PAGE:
From: Dossy (firstname.lastname@example.org)
Date: Wed Jan 16 2002 - 07:54:25 MST
On 2002.01.15, J. R. Molloy <email@example.com> wrote:
> From: "Dossy" <firstname.lastname@example.org>
> > how do you differentiate between creativity and sentience?
> The ability to create, or the action of creating (creativity) is obviously
> different from the capability to sense, or the action of sensing and directly
> experiencing (sentience). Consequently, the algorithms and principles involved
> in acts of creation do not require creative agents to be sentient.
Please define "creativity" in a non-circular fashion, if possible.
Otherwise, it seems that you define creativity merely as the ability
to create (as the dictionary does), in which case: are bacteria
"creative"? Is reproduction (sexual or asexual) considered a
"creative" ability? Would you consider offspring the product of
it's parent (or parents) creativity?
> One can be creative without being sentient, and conversely one can be
> sentient without being creative.
Can one have sight without being sentient? Does having senses
imply being sentient, or asked differently, do machines that
purport to have senses (vision, smell, hearing, etc.) that
are clearly not "senient" by common agreement, truly not have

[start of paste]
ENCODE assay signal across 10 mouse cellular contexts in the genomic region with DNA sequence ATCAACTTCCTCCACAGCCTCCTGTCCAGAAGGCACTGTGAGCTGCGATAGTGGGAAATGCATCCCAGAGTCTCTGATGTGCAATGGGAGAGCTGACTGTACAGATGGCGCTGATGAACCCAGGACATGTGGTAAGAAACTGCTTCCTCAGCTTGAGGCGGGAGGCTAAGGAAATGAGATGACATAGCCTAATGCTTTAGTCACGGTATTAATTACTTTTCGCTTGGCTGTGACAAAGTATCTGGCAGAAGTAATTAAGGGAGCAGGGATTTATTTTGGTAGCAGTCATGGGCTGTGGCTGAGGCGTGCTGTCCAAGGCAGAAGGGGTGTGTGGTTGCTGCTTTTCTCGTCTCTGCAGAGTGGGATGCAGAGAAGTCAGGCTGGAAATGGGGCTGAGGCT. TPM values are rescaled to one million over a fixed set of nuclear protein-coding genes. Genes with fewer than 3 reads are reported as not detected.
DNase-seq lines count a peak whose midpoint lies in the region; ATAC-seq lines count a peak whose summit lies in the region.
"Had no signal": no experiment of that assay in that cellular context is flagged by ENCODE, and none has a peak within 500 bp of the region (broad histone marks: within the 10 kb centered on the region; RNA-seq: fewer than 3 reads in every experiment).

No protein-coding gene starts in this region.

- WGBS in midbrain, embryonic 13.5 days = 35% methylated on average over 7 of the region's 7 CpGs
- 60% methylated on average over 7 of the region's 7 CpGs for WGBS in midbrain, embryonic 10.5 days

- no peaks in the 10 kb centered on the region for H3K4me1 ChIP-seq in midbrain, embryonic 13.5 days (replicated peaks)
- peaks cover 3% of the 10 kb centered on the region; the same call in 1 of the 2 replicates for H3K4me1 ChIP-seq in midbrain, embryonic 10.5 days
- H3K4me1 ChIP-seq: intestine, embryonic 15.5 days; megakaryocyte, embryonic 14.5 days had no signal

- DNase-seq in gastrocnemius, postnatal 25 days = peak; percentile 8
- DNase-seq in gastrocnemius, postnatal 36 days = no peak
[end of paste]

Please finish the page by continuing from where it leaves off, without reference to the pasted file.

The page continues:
the senses that they claim to have?
Isn't sensory perception composed of two things: sensory datum
placed in a frame of reference of one's self-awareness and awareness
of one's surrounding environment? Sensory data without the ability
to contemplate (at least at a sub-conscious level) what the data
implies is simply data. An algorithm which influences a machine's
behavior based on it's sensory data would appear to give the machine
some kind of awareness of the physical world in which it's
interacting -- isn't this a form of low-level sentience?
> Superlative sentience (total awareness) reveals that the highest use
> of thought is to allow us to stop thinking (while being wide awake),
> so that we can appreciate the epiphenomenon of self-awareness.
Don't all machines currently enjoy superlative intelligence, then?
Just because they don't express their appreciation for self-awareness
doesn't mean they aren't appreciating it. The problem is that we
try to anthropomorphise machines and try to insist that because
the sentience they enjoy isn't the same as the sentience we enjoy,
therefore it's not sentience. Just as for a long time, we couldn't
accept that animals could be just as sentient as humans are,
probably for the same reason (as well as the fact that they lacked
the proper language to convey their sentience to us humans).
-- Dossy Shiobara mail: email@example.com Panoptic Computer Network web: http://www.panoptic.com/ "He realized the fastest way to change is to laugh at your own folly -- then you can let go and quickly move on." (p. 70)
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